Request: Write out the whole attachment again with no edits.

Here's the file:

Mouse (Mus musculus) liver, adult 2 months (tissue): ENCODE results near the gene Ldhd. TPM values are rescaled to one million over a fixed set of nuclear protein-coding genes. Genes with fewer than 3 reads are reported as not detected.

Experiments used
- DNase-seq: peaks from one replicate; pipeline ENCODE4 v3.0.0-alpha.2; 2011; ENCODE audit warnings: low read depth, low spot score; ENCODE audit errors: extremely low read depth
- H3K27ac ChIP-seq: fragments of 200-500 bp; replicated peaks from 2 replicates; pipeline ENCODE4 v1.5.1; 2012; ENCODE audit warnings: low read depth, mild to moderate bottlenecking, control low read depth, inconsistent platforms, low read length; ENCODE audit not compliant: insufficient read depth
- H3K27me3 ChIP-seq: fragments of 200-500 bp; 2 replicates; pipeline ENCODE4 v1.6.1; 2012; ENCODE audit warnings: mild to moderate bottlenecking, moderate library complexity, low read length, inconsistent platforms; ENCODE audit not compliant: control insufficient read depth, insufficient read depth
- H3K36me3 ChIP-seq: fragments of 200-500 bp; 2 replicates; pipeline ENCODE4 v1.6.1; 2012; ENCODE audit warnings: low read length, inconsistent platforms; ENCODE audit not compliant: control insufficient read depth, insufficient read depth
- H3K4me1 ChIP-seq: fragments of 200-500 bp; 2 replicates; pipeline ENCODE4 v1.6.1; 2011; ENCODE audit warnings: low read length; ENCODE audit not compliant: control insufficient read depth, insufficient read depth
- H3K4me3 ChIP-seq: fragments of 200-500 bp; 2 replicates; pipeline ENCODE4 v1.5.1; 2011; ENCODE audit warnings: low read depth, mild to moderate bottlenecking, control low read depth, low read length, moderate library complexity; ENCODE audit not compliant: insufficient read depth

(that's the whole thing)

Mouse (Mus musculus) liver, adult 2 months (tissue): ENCODE results near the gene Ldhd. TPM values are rescaled to one million over a fixed set of nuclear protein-coding genes. Genes with fewer than 3 reads are reported as not detected.

Experiments used
- DNase-seq: peaks from one replicate; pipeline ENCODE4 v3.0.0-alpha.2; 2011; ENCODE audit warnings: low read depth, low spot score; ENCODE audit errors: extremely low read depth
- H3K27ac ChIP-seq: fragments of 200-500 bp; replicated peaks from 2 replicates; pipeline ENCODE4 v1.5.1; 2012; ENCODE audit warnings: low read depth, mild to moderate bottlenecking, control low read depth, inconsistent platforms, low read length; ENCODE audit not compliant: insufficient read depth
- H3K27me3 ChIP-seq: fragments of 200-500 bp; 2 replicates; pipeline ENCODE4 v1.6.1; 2012; ENCODE audit warnings: mild to moderate bottlenecking, moderate library complexity, low read length, inconsistent platforms; ENCODE audit not compliant: control insufficient read depth, insufficient read depth
- H3K36me3 ChIP-seq: fragments of 200-500 bp; 2 replicates; pipeline ENCODE4 v1.6.1; 2012; ENCODE audit warnings: low read length, inconsistent platforms; ENCODE audit not compliant: control insufficient read depth, insufficient read depth
- H3K4me1 ChIP-seq: fragments of 200-500 bp; 2 replicates; pipeline ENCODE4 v1.6.1; 2011; ENCODE audit warnings: low read length; ENCODE audit not compliant: control insufficient read depth, insufficient read depth
- H3K4me3 ChIP-seq: fragments of 200-500 bp; 2 replicates; pipeline ENCODE4 v1.5.1; 2011; ENCODE audit warnings: low read depth, mild to moderate bottlenecking, control low read depth, low read length, moderate library complexity; ENCODE audit not compliant: insufficient read depth